The European Commission recently launched Action plan for sustainable consumption, production and industry, a proposal to curb the environmental impact of EU consumerism by supporting sustainable products, innovation and technology, Guardian reports.
The proposal comes as part of the EU’s goal to reduce carbon dioxide emissions 20% by 2020, compared to 1990 levels.
Under the proposal, local authorities, which spend about $3 trillion, or 16 percent of the union’s GDP, are required to make 50 percent of their purchases more sustainable by 2010.
The Commission hopes to help markets for green goods grow by capitalizing on the huge purchasing power of governments and institutions.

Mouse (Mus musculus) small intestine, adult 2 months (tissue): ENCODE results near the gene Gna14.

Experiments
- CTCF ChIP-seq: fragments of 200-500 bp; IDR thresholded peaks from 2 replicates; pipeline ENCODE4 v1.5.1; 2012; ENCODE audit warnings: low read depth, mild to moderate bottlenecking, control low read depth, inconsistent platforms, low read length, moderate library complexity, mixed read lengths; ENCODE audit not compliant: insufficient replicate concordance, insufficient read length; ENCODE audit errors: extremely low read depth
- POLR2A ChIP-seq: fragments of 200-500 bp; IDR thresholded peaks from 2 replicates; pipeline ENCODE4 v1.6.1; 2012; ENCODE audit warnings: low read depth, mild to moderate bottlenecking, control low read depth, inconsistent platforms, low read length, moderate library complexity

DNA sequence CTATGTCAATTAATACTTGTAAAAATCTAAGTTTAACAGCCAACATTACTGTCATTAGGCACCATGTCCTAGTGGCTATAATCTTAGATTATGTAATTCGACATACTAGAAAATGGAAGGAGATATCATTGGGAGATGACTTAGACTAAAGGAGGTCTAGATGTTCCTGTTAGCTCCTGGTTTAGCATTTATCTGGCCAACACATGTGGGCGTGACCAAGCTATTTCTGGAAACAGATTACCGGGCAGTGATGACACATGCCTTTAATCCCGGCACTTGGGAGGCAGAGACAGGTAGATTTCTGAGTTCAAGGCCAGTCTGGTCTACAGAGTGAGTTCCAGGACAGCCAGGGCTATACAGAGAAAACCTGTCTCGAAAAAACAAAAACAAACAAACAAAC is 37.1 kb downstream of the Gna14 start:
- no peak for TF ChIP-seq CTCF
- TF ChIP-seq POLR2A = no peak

The number of eco-labeled products will also be increased to 40-50 by 2015 to cover food and drink products. There are currently 26 products under the eco-labeling scheme which covers products ranging from paints to dishwashers.
Products that indirectly affect energy consumption such as windows and faucets will also be included in the EU directive on eco-design.
The proposal did not set rules for energy-efficient manufacturing, but European Commission Vice President said that factories are regulated the EU’s emissions trading system, which makes industries pay for emissions above the set limit.